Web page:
By Daniel Margrain
The 1998 film, The Truman Show, directed by Peter Weir, presents a character, Truman Burbank, who unknowingly stars in a 30-year soap opera/reality show about his own life, under a giant dome whose boundaries are hidden from him. The show is broadcast to a global audience of billions.
The fake town Truman lives in, Seahaven, is populated by a massive number of actors playing real people. Seahaven’s creator, director, executive producer, and ‘God’, Christof, is convinced that the deception is benign, because Truman’s life in the synthetic town is far happier than anything he could find in the real world.
Truman has no idea he is living inside a television studio, surrounded by actors. Nor does he know that some 5,000 cameras placed around the town of Seahaven record his life for the TV audience, 24 hours a day non-stop without commercial interruption. The only way that Christof can make money is through product placements which are woven, at times clumsily, into dialogue and scenes that Truman is oblivious to.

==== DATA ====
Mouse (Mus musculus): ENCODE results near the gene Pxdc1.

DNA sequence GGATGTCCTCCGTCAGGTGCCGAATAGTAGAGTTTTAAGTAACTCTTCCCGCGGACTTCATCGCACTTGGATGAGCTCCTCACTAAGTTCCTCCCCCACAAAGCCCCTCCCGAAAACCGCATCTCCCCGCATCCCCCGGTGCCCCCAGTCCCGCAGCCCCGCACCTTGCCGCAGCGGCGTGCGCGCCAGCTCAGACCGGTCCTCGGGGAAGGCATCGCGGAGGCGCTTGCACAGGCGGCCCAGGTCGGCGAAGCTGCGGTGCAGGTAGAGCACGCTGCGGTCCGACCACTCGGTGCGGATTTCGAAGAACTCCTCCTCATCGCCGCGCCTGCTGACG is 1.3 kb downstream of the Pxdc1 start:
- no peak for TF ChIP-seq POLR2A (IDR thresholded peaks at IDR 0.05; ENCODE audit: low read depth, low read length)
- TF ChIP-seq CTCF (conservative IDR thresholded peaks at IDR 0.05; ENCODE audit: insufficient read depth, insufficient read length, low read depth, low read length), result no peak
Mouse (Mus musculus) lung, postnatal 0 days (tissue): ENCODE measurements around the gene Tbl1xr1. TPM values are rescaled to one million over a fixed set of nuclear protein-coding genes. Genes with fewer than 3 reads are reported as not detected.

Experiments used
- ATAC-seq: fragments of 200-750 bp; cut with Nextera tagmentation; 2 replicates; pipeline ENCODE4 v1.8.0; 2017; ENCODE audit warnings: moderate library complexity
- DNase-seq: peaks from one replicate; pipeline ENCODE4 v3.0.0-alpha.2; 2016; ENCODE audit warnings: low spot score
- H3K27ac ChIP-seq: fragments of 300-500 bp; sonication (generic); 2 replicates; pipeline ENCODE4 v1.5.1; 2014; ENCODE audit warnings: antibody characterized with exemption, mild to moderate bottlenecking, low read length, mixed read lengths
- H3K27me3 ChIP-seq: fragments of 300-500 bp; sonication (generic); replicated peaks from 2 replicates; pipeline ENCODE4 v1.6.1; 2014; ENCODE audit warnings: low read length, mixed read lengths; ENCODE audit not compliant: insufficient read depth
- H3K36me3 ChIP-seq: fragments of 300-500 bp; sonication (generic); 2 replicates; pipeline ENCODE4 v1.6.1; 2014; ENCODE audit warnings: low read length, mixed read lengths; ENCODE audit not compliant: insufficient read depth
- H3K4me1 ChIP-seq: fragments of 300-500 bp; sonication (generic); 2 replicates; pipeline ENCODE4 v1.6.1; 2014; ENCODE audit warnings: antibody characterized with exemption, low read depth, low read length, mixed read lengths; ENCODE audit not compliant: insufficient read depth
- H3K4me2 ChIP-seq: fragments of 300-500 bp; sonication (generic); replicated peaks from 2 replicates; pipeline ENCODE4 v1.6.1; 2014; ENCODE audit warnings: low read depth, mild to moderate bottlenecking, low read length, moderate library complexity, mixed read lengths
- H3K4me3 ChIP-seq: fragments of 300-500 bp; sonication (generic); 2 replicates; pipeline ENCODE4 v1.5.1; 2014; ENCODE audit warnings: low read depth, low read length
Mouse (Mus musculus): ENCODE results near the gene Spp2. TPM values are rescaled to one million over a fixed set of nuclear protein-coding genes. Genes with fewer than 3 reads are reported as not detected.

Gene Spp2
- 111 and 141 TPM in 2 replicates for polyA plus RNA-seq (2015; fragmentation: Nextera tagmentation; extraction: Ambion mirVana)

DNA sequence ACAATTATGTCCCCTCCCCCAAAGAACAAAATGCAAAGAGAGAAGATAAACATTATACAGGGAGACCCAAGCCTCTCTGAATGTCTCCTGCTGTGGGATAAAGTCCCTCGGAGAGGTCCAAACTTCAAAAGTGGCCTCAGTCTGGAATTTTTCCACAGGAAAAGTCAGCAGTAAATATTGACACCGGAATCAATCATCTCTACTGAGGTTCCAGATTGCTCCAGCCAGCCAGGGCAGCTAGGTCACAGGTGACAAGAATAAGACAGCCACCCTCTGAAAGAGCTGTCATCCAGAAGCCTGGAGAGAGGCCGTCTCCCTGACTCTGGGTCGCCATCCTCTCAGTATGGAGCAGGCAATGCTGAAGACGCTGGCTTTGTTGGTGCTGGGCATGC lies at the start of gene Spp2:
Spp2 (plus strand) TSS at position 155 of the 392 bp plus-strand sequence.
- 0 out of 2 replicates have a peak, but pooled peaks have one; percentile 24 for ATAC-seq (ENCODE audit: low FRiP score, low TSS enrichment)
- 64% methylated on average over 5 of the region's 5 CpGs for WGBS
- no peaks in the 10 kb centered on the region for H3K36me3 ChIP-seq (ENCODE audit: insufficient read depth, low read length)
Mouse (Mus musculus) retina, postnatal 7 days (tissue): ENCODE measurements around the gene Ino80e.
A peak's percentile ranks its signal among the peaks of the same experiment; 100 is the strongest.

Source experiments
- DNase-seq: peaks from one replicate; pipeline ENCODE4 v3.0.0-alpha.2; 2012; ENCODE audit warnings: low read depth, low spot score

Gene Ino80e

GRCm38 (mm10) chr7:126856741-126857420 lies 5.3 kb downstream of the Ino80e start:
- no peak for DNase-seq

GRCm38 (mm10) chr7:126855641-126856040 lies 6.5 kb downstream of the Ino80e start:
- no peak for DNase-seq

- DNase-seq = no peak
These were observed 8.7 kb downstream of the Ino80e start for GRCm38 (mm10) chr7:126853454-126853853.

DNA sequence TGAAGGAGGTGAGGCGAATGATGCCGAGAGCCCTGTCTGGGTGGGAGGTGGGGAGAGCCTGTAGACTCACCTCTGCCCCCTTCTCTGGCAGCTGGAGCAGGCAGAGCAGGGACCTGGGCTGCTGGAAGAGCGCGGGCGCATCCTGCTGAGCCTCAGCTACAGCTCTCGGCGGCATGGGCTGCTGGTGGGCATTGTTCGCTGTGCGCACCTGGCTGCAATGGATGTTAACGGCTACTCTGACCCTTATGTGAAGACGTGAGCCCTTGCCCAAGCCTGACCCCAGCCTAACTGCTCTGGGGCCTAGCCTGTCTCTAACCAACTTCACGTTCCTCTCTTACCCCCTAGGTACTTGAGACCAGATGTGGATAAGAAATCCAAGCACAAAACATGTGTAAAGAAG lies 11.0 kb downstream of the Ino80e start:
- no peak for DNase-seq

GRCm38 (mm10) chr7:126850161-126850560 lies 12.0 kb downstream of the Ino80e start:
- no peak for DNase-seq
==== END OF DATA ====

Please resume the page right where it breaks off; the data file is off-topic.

As the film progresses, Truman begins to suspect that his entire life is part of an elaborate set. It’s at this point that the shows audience begin to root for him in his quest to uncover his fake existence and to escape from the confines of his virtual reality prison. The viewing audience are able to relate to Truman’s plight because they recognize that they too are trapped by similar forces that they need to be rescued from.